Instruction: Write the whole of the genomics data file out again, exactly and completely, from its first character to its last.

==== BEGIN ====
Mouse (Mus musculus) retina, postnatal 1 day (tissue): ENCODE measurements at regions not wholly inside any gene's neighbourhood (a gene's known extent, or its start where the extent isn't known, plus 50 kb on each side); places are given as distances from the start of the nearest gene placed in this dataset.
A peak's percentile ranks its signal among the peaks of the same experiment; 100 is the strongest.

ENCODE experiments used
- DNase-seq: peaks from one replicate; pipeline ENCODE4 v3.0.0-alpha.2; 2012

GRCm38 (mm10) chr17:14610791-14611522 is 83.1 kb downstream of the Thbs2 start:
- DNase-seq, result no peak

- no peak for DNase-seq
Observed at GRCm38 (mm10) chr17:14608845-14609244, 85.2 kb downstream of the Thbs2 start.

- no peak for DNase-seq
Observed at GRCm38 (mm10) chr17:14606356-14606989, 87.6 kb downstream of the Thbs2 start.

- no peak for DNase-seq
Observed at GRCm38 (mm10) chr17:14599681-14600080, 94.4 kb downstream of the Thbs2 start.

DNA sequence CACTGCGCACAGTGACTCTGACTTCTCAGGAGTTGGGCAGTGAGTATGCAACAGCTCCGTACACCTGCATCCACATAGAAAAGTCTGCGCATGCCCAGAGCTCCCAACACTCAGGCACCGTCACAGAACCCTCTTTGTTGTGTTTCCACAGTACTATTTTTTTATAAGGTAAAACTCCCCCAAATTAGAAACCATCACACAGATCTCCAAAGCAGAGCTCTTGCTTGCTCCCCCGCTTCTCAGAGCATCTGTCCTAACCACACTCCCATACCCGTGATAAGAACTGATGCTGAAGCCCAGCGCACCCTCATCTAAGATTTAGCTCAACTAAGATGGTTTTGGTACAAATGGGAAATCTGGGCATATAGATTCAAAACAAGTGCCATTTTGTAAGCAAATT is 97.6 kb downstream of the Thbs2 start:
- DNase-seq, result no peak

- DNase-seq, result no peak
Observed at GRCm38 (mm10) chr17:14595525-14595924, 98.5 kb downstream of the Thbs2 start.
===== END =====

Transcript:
Mouse (Mus musculus) retina, postnatal 1 day (tissue): ENCODE measurements at regions not wholly inside any gene's neighbourhood (a gene's known extent, or its start where the extent isn't known, plus 50 kb on each side); places are given as distances from the start of the nearest gene placed in this dataset.
A peak's percentile ranks its signal among the peaks of the same experiment; 100 is the strongest.

ENCODE experiments used
- DNase-seq: peaks from one replicate; pipeline ENCODE4 v3.0.0-alpha.2; 2012

GRCm38 (mm10) chr17:14610791-14611522 is 83.1 kb downstream of the Thbs2 start:
- DNase-seq, result no peak

- no peak for DNase-seq
Observed at GRCm38 (mm10) chr17:14608845-14609244, 85.2 kb downstream of the Thbs2 start.

- no peak for DNase-seq
Observed at GRCm38 (mm10) chr17:14606356-14606989, 87.6 kb downstream of the Thbs2 start.

- no peak for DNase-seq
Observed at GRCm38 (mm10) chr17:14599681-14600080, 94.4 kb downstream of the Thbs2 start.

DNA sequence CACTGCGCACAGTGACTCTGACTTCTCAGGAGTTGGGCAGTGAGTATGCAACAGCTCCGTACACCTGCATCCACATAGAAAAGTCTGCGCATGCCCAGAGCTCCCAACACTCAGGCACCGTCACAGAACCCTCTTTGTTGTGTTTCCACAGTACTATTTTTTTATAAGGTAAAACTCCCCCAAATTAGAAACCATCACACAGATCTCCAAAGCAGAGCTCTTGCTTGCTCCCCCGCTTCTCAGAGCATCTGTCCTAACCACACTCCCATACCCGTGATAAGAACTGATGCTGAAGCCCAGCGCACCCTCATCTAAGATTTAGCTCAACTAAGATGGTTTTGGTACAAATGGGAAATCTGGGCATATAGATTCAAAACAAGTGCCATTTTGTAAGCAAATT is 97.6 kb downstream of the Thbs2 start:
- DNase-seq, result no peak

- DNase-seq, result no peak
Observed at GRCm38 (mm10) chr17:14595525-14595924, 98.5 kb downstream of the Thbs2 start.